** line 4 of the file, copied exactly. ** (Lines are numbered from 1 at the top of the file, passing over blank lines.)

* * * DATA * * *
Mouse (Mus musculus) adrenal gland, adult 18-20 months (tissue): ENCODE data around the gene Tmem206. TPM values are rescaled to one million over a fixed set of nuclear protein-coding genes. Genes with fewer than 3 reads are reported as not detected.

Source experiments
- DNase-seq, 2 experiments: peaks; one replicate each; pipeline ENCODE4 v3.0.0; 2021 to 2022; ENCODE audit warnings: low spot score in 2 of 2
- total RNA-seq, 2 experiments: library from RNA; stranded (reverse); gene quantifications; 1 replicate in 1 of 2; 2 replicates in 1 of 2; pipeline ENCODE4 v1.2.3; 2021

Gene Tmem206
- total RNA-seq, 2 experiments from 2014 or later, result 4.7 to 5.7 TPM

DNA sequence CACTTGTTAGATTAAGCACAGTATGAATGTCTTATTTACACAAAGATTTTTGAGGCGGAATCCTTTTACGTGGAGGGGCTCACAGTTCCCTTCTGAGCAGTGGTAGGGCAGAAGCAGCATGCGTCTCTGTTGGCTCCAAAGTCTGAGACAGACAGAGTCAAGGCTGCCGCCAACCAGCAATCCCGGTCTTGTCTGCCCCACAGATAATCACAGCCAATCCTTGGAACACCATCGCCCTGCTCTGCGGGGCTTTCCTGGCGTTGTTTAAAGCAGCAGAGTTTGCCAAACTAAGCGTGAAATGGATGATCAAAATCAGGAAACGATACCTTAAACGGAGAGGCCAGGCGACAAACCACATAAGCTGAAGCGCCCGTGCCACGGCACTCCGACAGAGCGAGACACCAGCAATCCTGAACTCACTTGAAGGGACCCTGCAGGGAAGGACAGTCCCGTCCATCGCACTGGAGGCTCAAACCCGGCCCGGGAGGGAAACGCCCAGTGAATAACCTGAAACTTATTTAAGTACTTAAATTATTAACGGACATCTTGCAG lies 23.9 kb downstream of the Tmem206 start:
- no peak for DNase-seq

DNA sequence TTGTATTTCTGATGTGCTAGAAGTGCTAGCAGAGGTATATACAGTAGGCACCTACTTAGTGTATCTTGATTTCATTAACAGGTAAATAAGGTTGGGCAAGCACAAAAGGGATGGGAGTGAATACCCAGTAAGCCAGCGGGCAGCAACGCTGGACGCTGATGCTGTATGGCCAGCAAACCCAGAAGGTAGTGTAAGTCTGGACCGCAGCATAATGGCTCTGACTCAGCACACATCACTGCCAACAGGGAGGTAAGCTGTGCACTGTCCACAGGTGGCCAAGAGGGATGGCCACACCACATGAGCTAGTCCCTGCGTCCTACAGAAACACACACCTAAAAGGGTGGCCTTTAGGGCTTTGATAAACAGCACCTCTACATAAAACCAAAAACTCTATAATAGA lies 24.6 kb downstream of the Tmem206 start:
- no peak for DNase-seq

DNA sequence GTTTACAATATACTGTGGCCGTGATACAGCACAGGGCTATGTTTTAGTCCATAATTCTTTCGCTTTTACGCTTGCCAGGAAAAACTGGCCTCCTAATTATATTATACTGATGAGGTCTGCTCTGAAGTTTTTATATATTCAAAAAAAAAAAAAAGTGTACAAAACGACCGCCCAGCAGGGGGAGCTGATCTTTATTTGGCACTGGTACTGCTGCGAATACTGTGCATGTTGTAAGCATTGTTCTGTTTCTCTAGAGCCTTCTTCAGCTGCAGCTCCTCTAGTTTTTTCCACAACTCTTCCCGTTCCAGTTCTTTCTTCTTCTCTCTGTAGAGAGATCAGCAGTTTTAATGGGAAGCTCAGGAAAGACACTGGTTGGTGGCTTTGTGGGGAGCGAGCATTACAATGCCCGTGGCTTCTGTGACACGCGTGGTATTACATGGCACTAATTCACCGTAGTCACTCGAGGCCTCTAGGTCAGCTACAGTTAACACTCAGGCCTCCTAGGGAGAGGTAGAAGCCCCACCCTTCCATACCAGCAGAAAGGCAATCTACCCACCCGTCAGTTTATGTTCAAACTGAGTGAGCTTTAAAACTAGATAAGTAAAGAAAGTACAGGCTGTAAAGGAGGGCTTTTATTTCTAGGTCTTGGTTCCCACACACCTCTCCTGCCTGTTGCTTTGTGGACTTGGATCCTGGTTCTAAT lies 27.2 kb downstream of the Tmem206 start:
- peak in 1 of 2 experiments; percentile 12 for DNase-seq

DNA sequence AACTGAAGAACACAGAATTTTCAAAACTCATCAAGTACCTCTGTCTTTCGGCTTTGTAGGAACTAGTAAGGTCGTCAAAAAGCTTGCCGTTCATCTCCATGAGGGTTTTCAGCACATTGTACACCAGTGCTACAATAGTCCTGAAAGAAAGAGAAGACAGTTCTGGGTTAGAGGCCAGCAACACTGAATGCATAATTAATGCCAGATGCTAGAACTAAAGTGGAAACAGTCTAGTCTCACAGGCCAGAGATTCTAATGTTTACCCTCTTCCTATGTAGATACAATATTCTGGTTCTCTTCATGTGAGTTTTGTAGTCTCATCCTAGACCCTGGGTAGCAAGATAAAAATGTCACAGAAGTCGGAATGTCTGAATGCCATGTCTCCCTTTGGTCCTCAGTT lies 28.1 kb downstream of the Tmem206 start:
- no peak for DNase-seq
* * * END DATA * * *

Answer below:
- total RNA-seq, 2 experiments: library from RNA; stranded (reverse); gene quantifications; 1 replicate in 1 of 2; 2 replicates in 1 of 2; pipeline ENCODE4 v1.2.3; 2021